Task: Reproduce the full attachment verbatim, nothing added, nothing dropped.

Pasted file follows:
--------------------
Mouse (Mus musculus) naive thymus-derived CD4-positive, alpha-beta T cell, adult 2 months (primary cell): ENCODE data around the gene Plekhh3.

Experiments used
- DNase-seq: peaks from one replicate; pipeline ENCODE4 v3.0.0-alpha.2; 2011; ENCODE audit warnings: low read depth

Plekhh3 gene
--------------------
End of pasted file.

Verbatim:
Mouse (Mus musculus) naive thymus-derived CD4-positive, alpha-beta T cell, adult 2 months (primary cell): ENCODE data around the gene Plekhh3.

Experiments used
- DNase-seq: peaks from one replicate; pipeline ENCODE4 v3.0.0-alpha.2; 2011; ENCODE audit warnings: low read depth

Plekhh3 gene